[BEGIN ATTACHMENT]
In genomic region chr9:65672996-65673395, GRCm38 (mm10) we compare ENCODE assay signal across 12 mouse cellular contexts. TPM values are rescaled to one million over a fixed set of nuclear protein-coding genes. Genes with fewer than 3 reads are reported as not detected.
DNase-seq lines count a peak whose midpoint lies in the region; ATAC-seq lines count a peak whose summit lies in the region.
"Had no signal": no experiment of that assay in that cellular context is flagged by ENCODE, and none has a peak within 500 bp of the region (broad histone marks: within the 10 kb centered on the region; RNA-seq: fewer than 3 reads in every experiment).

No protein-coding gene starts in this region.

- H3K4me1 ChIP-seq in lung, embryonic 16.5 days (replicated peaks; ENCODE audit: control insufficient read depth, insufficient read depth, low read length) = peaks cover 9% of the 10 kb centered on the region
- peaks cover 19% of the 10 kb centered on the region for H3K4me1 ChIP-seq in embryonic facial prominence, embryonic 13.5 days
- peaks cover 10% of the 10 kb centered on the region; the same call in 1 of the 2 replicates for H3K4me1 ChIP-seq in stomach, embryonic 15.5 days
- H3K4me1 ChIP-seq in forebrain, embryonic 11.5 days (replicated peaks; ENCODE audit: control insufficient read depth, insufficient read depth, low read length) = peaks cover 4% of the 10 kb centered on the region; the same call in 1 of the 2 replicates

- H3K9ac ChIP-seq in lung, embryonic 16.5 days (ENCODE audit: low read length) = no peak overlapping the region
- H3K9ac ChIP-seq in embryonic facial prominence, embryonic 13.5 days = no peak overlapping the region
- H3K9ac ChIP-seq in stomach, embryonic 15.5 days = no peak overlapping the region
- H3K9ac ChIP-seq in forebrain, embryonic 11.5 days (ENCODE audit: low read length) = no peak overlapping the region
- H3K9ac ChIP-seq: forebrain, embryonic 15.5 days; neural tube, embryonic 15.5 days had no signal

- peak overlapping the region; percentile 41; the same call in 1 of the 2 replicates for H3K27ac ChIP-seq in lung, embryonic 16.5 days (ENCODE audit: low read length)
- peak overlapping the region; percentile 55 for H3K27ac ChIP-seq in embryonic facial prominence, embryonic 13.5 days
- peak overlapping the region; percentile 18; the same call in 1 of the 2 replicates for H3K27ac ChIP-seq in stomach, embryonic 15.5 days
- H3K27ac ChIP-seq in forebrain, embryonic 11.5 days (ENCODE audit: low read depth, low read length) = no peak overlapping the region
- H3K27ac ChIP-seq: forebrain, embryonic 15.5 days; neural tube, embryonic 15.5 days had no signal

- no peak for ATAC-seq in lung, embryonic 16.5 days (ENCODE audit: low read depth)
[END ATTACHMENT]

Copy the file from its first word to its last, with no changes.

In genomic region chr9:65672996-65673395, GRCm38 (mm10) we compare ENCODE assay signal across 12 mouse cellular contexts. TPM values are rescaled to one million over a fixed set of nuclear protein-coding genes. Genes with fewer than 3 reads are reported as not detected.
DNase-seq lines count a peak whose midpoint lies in the region; ATAC-seq lines count a peak whose summit lies in the region.
"Had no signal": no experiment of that assay in that cellular context is flagged by ENCODE, and none has a peak within 500 bp of the region (broad histone marks: within the 10 kb centered on the region; RNA-seq: fewer than 3 reads in every experiment).

No protein-coding gene starts in this region.

- H3K4me1 ChIP-seq in lung, embryonic 16.5 days (replicated peaks; ENCODE audit: control insufficient read depth, insufficient read depth, low read length) = peaks cover 9% of the 10 kb centered on the region
- peaks cover 19% of the 10 kb centered on the region for H3K4me1 ChIP-seq in embryonic facial prominence, embryonic 13.5 days
- peaks cover 10% of the 10 kb centered on the region; the same call in 1 of the 2 replicates for H3K4me1 ChIP-seq in stomach, embryonic 15.5 days
- H3K4me1 ChIP-seq in forebrain, embryonic 11.5 days (replicated peaks; ENCODE audit: control insufficient read depth, insufficient read depth, low read length) = peaks cover 4% of the 10 kb centered on the region; the same call in 1 of the 2 replicates

- H3K9ac ChIP-seq in lung, embryonic 16.5 days (ENCODE audit: low read length) = no peak overlapping the region
- H3K9ac ChIP-seq in embryonic facial prominence, embryonic 13.5 days = no peak overlapping the region
- H3K9ac ChIP-seq in stomach, embryonic 15.5 days = no peak overlapping the region
- H3K9ac ChIP-seq in forebrain, embryonic 11.5 days (ENCODE audit: low read length) = no peak overlapping the region
- H3K9ac ChIP-seq: forebrain, embryonic 15.5 days; neural tube, embryonic 15.5 days had no signal

- peak overlapping the region; percentile 41; the same call in 1 of the 2 replicates for H3K27ac ChIP-seq in lung, embryonic 16.5 days (ENCODE audit: low read length)
- peak overlapping the region; percentile 55 for H3K27ac ChIP-seq in embryonic facial prominence, embryonic 13.5 days
- peak overlapping the region; percentile 18; the same call in 1 of the 2 replicates for H3K27ac ChIP-seq in stomach, embryonic 15.5 days
- H3K27ac ChIP-seq in forebrain, embryonic 11.5 days (ENCODE audit: low read depth, low read length) = no peak overlapping the region
- H3K27ac ChIP-seq: forebrain, embryonic 15.5 days; neural tube, embryonic 15.5 days had no signal

- no peak for ATAC-seq in lung, embryonic 16.5 days (ENCODE audit: low read depth)